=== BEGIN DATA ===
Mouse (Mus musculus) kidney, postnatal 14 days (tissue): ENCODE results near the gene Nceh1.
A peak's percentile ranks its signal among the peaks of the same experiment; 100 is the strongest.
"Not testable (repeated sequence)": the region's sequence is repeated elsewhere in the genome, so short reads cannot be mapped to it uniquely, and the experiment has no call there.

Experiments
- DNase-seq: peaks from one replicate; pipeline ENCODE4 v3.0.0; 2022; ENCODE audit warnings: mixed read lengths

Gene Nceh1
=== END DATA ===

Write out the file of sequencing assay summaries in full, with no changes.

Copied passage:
Mouse (Mus musculus) kidney, postnatal 14 days (tissue): ENCODE results near the gene Nceh1.
A peak's percentile ranks its signal among the peaks of the same experiment; 100 is the strongest.
"Not testable (repeated sequence)": the region's sequence is repeated elsewhere in the genome, so short reads cannot be mapped to it uniquely, and the experiment has no call there.

Experiments
- DNase-seq: peaks from one replicate; pipeline ENCODE4 v3.0.0; 2022; ENCODE audit warnings: mixed read lengths

Gene Nceh1